Ah! Good question.
Well of course, they all suck. But boy they suck way better than I do! I had hands on with Chris and Mert the first night doing push tests. I started out with Mert, he's the kind of guy you'd hear described as a "delightful chap" in a Christmas novel. He was very stable in unstable positions against a push and was able to explain what he was doing when he was doing it. For example, he crossed one foot, ankle over the other so he was basically one footed, you could say that one foot was resting on top of the other. I gave a firm push and he remained stable. His arms were up and out to his sides during this. He was not touching me with his hands. Did a double take on that.
As for Christopher Li, well being the White Wizard and a Dark Lord of the Sith (wrong Christopher Lee!) he demonstrated a high degree of stability against pushes as well. On one push against Chris I actually skidded backwards (Note, I am 6 feet 5 1/2 inches tall, abt 250 pounds give or take) a little, though I'll admit the rain may have helped a little with that.
One constant with all of the Hawaii folks that I trained with was that there was no sense of "push back" during any of the stability tests, since the object of the exercise was to "split force". They all maintained a relaxed disposition against different pushes. This is an important point, one of the more difficult things for me to work through during the weekend was ignoring pressure at the point of contact, whether it be a grab or a push. This is harder than you'd think, especially at very slow speeds with constant pressure.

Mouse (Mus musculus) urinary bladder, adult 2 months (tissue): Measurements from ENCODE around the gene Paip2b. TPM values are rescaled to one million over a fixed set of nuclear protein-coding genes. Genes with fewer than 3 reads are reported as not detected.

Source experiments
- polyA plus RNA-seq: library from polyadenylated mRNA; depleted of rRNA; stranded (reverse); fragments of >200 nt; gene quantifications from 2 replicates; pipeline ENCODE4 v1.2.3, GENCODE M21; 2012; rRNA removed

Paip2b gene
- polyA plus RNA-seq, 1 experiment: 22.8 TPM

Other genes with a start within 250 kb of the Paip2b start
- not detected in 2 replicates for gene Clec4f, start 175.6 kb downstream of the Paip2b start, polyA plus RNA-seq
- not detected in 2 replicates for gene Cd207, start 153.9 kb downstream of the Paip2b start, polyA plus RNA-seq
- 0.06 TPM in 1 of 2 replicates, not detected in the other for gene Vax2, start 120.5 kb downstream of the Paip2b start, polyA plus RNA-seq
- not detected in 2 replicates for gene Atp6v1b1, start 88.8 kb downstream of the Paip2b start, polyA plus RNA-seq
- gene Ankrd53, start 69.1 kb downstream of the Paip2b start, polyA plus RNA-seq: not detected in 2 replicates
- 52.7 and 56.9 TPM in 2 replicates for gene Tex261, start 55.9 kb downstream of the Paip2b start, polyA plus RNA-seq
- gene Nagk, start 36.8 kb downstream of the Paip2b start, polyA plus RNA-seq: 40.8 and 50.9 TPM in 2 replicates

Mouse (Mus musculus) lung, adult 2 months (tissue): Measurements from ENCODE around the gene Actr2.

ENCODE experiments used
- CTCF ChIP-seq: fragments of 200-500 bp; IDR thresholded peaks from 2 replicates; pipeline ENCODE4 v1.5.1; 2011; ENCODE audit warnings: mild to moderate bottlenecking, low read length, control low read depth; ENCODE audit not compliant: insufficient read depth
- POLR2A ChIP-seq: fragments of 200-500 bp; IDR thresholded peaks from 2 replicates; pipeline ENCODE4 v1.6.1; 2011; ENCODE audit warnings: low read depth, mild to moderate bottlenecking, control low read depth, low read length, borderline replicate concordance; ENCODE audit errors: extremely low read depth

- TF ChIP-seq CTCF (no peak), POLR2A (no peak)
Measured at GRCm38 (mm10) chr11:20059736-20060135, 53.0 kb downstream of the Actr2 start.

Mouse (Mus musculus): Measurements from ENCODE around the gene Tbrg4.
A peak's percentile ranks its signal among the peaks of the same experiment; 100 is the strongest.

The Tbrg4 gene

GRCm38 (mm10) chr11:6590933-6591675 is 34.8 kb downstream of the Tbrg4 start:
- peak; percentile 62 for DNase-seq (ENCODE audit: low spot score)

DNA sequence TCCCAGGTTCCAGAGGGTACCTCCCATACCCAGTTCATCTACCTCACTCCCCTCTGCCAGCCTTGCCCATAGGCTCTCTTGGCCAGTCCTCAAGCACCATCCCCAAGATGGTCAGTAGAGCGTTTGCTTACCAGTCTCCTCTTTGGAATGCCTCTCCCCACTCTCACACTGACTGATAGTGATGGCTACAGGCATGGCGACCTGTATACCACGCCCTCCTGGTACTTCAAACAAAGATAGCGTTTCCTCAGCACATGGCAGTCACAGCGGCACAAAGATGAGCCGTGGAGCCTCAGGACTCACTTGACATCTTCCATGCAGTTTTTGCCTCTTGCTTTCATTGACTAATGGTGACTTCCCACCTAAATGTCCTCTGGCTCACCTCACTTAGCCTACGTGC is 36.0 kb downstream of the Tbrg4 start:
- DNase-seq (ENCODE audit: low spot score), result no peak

For the second day I had chances to work in with several other of the Oahu crew to similar effect. I'm shamefully terrible with names so I apologize to the good folks there. Except Henry. (Ho ho, hee hee) Everyone knew and could perform the exercises very well, always with that deep stability and no pushback. Feeling the instructor's stability and what he could do to manipulate incoming force led me to conclude that yes indeed they were on the path to learning something reproducible.
The third day it was newbies with newbies working on basics and the Oahu guys (I guess I could fairly call them the intermediate students) working together on different exercises and some fighting applications. So no hands on with them on the third day but they were definitely moving on to more advanced things as a group.
As to how I felt to them, guarantee you two words: I suck.
(OH, almost forgot! I'm not an Aussie but an American living in Southern Japan. The Aussies were nice folks too)
Thank you Scott,
very much appreciated.
In my book, you're one of the rare guys who has the guts to share not only his enthusiasm but also his experience and stand for it.
After reading this post of yours and having a second close look at everything else you have written about this event so far, the photos Chris and Mert have provided clearly begin to speak to me for themselves.
Sucking this way isn't a bad thing at all.
My sincere apologies for taking you for an Aussie, don't know where I got this from, but I'm sure they would be proud to count you in.
Season's greetings and best wishes for the New Year!